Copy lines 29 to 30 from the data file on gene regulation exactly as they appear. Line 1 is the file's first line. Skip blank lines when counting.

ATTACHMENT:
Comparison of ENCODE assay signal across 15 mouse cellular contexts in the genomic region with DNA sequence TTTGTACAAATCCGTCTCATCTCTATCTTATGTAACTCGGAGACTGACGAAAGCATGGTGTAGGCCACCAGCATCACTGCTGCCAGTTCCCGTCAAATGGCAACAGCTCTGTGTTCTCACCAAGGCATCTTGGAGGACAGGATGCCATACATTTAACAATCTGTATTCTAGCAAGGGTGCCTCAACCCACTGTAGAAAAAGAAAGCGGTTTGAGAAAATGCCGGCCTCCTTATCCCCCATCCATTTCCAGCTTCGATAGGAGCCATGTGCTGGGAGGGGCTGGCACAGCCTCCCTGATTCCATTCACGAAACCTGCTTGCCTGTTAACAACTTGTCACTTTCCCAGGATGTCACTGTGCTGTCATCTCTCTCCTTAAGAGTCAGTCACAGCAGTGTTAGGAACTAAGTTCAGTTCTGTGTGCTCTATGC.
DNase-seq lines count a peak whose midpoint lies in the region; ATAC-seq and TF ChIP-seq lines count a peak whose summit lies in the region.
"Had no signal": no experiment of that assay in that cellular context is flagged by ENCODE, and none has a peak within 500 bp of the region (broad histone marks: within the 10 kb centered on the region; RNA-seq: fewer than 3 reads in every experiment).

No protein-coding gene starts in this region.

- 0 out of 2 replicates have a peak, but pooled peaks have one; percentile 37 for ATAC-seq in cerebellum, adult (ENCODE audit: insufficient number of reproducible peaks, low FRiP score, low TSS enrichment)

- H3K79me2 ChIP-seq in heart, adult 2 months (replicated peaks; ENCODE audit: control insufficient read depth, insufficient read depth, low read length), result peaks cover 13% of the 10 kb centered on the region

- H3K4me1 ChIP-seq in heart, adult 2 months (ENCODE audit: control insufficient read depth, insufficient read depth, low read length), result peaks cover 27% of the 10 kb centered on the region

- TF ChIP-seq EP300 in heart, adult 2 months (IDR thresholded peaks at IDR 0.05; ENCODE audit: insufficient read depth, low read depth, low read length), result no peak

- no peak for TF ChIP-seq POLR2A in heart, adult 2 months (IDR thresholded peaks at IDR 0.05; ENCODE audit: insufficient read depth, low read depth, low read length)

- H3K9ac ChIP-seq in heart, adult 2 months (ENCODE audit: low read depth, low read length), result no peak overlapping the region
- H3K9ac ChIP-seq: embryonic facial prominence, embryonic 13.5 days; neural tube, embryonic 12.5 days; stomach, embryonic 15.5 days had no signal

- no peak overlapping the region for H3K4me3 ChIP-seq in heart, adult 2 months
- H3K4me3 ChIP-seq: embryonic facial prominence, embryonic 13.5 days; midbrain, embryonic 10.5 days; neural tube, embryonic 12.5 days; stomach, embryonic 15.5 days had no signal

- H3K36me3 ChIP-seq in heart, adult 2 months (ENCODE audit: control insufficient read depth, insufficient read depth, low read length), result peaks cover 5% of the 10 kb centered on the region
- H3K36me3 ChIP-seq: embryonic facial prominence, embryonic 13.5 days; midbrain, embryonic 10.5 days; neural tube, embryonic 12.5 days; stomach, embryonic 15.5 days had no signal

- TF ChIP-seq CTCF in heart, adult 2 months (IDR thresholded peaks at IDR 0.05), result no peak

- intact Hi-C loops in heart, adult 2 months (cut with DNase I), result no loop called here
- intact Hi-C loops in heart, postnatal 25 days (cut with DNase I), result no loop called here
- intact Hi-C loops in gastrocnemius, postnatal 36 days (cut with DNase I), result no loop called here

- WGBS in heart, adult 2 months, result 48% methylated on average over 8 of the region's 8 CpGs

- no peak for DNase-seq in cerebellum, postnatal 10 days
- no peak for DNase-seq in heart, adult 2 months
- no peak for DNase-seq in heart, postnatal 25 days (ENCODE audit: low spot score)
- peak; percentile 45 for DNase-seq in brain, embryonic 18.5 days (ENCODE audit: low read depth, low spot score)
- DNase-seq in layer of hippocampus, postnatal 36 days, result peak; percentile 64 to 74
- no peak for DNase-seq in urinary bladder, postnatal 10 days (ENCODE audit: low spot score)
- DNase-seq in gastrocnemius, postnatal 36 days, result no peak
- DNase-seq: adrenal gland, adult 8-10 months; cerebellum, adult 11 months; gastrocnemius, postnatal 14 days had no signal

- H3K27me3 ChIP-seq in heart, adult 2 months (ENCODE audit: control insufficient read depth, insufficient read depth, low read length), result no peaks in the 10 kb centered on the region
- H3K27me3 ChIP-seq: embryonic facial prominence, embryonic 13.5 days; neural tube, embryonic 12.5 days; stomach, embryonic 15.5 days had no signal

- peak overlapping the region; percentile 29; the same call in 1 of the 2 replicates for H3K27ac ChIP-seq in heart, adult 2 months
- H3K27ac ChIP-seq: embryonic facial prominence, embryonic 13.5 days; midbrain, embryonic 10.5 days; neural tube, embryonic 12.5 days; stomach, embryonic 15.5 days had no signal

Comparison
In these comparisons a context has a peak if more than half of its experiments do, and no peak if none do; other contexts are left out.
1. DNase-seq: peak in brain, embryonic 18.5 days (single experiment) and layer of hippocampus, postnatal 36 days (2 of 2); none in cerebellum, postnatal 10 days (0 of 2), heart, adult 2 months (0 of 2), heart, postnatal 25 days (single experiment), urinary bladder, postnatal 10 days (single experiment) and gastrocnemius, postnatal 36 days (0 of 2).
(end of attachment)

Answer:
- H3K27me3 ChIP-seq in heart, adult 2 months (ENCODE audit: control insufficient read depth, insufficient read depth, low read length), result no peaks in the 10 kb centered on the region
- H3K27me3 ChIP-seq: embryonic facial prominence, embryonic 13.5 days; neural tube, embryonic 12.5 days; stomach, embryonic 15.5 days had no signal